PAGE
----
There are many things we teach in our homeschool. Some come in a book. Some of the hardest lessons we have to teach don’t. The life moments are the hard ones to teach. They are the moments that don’t come with a manual. A few months ago I had to teach one of these hard lessons. I had to learn how to help my child handle grief.
The kids have always been very close to their great grandpa. He has always been so sweet with them. My husband’s father died at a young age so the kids never met them. Dada stepped up to be their grandpa and fill that roll in their lives. He always used to cook them breakfast. It didn’t matter if they just ate a full meal, he had to scramble up some eggs.
When Dada died I knew the kids would be said but I had no idea what was coming. It wasn’t just a loss. It rocked their whole world. For their whole lives Dada was an important part of their life, and then he was gone. We went through a lot in the months following that. Grief is kind of like a tidal wave. There is the initial damage but then there is the flooding, and the water damage, and the cleanup, and so on. It is the same way with grief. It isn’t just the initial hurt. It’s all the little things that follow it.
6 ways I help my Child Handle Grief
For us, these are some of the things we encountered. I hope by sharing I am able to help you to help your child when they have to face grief for a loss.
Expect an initial calm
Sometimes kids won’t completely understand what is going on. At first, it may seem like they are not impacted by what is going on. They may just not understand the finality of death. Give them time.
R is such a sweet spirited little girl. She really is but she became so angry in the weeks and months following the loss of Dada. Expect this behavior but don’t excuse it. Give your child alternative ways to process their grief.
Cry in front of them.
Most of the adults chose not to cry in front of the kids. While they thought they were sparing them from the difficulty, they were really showing them that there was no need for tears. R watched her dad, aunt, and uncle to see how to react. When they didn’t cry, she though she couldn’t either. For her, this meant that those feelings became anger instead. It won’t be easy for your child to see you cry, but it will be harder for them to try and process big emotions thinking they can’t cry.
Prepare them for the service
All services are handled differently. Will it be an open casket? Will there be a gun salute? Will they be expected to say something? Will it be long? These are important to walk through with your child. If your child has a sensory issue, make sure to pack ear plugs for a gun salute. If the service will be long, pack something for your child. If they are allowed to speak prepare them for this. If not, make sure they know those limitations as well. For R, saying something at the service meant a lot to her.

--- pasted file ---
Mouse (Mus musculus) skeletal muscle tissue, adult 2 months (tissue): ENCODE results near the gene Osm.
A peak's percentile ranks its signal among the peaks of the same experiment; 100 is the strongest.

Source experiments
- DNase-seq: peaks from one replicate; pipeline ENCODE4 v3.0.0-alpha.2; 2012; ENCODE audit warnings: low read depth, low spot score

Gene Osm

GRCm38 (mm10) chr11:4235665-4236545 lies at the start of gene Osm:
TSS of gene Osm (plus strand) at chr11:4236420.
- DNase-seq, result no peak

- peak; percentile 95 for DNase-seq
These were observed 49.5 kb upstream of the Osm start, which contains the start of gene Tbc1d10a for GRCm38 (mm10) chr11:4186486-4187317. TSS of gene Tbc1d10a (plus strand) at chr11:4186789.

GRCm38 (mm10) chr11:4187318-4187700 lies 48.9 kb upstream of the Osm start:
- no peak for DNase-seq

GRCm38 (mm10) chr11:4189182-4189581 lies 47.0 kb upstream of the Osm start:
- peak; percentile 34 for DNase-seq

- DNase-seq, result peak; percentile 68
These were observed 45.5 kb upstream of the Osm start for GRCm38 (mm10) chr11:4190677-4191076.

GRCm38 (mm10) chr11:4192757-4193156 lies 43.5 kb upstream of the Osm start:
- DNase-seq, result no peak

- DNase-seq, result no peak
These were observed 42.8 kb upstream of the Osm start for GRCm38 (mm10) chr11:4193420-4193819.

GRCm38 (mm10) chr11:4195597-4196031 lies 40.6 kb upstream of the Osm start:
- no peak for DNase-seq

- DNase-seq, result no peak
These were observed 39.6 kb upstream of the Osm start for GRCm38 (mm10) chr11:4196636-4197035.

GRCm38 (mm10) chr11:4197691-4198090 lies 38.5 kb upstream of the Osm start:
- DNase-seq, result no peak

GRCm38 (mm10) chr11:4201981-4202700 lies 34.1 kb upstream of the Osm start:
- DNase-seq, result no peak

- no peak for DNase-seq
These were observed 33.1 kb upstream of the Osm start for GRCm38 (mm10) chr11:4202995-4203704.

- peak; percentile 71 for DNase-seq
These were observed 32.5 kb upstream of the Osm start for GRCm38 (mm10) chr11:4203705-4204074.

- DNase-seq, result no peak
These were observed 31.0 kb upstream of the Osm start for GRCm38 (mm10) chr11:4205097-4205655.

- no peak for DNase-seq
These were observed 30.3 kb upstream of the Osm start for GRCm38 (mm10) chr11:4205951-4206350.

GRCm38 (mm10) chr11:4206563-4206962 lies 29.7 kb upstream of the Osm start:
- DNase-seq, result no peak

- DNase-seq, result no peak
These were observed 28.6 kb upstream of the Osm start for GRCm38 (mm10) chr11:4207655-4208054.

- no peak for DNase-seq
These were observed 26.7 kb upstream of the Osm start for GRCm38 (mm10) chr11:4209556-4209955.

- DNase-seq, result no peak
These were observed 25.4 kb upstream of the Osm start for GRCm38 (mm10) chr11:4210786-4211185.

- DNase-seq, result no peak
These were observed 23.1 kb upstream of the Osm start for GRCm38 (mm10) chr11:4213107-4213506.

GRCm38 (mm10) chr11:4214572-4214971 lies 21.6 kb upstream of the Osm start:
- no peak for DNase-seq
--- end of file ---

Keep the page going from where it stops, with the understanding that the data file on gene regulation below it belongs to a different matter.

Sometimes there is nothing you can say
Grief hurts and your child will need to process through that. Sometimes you just have to hold them and let them cry until they are all cried out. There is no fixing it. Sometimes it just has to be what it is.
Give them ways to process grief
This may mean a photo collage, a special item that is a memory or having them journal about the loss. I am going to include a small printable pack for you of things you could use to help your child work through this process. Some of these will not apply to you. Print what you need.
Answer questions honestly
We are Christians and believe 100% that Dada is in Heaven because he chose to accept Jesus as savior. When asked about where he is now, we answered honestly. If you are not sure about the answer, it’s ok to ask someone you know who may know more. It’s ok to tell your child you will find out and get back to them. I had a few of these type of questions with R and we had to research the answer and get back to her. Whatever you believe, communicate openly with your child about it.
Print your Kid’s Grief Printable Pack now.
(Clip art purchased from Reseller Clip Art)
How have you helped your child handle grief? What surprised you most about the process?
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